Paralysis by Analysis?

I really enjoyed the recent BBC Four documentary on the life and music of Quincy Jones, the legendary music producer who started out as a jazz trumpeter but subsequently worked with everyone from Ray Charles, to Frank Sinatra, to Michael Jackson to New Order.

When working with Michael Jackson on the Thriller album, which is still the best selling album of all time, he talked about how they only had 8 weeks to complete it, which is a miniscule timeframe by comparison with most albums. This deadline was due to the record label pressure based on the huge success of Billie Jean single. This meant that they had no choice but to deliver, so they didn’t suffer from, as he puts it, "Paralysis by Analysis".

As someone who has spent a lot of time in music studios over the years, I’m very familiar with the onset of obsessiveness that can kick in at times when working on a track, trying to find the perfect snare drum sound or endlessly restructuring the arrangement. However the best tracks tend to happen quickly without too much fiddling. If you have to try too hard, it seldom works out well.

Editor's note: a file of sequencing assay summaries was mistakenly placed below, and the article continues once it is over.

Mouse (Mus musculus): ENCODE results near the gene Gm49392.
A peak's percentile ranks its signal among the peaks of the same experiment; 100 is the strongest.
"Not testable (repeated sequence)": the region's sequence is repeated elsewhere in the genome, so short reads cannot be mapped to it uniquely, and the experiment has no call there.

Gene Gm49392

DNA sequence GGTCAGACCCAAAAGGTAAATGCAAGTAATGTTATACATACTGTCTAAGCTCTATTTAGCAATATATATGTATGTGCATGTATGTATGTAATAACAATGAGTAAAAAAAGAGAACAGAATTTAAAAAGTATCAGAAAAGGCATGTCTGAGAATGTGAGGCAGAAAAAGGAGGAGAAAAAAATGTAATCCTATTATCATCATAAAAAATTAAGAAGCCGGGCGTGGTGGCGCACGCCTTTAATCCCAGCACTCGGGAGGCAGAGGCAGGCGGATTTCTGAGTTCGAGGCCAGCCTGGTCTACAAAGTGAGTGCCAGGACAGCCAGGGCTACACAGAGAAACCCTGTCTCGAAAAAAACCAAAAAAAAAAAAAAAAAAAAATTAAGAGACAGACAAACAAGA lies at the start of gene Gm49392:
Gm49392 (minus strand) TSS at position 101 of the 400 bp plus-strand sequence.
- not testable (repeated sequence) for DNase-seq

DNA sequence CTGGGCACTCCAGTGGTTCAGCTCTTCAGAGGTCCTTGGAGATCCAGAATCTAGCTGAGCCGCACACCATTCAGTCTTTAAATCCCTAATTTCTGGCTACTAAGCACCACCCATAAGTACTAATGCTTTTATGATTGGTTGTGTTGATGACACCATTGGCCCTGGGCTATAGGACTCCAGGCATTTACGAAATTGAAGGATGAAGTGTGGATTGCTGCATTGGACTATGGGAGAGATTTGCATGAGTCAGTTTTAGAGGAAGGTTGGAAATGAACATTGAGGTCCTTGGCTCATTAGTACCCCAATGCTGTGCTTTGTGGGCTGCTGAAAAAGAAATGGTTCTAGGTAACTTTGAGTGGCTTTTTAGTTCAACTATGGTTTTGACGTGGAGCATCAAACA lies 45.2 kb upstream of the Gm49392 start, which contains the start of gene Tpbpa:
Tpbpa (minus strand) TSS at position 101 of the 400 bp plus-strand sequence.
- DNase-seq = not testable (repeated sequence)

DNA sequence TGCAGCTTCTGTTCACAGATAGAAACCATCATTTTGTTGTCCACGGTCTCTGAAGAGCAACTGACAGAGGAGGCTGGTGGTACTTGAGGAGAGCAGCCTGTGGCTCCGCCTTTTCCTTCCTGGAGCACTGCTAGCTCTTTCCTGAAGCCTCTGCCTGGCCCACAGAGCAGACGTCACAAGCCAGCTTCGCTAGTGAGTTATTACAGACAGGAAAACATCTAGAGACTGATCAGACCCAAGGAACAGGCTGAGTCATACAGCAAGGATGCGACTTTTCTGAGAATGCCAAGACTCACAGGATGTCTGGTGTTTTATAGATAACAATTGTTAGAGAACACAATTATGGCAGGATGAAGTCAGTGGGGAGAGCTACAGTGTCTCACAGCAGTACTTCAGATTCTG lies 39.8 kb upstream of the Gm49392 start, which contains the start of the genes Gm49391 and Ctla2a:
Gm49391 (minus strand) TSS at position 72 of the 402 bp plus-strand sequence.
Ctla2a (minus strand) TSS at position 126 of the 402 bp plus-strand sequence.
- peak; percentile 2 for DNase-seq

I think this translates to so many organisations and activities that suffer from analysis paralysis most of the time. So what I take away from this example is to set an immovable deadline, and tell everyone about it so there is no chance of asking for more time at the last a minute. And then build the buzz, the momentum, and pull out all the stops to deliver something as good as you possibly can.

Comments

  1. i watched the show. great tv. very rare these days imo. of course, like most, i knew accomp[lished a lot, but i wasnt expecting him to be that prolific! no paralysis from the big “Q”

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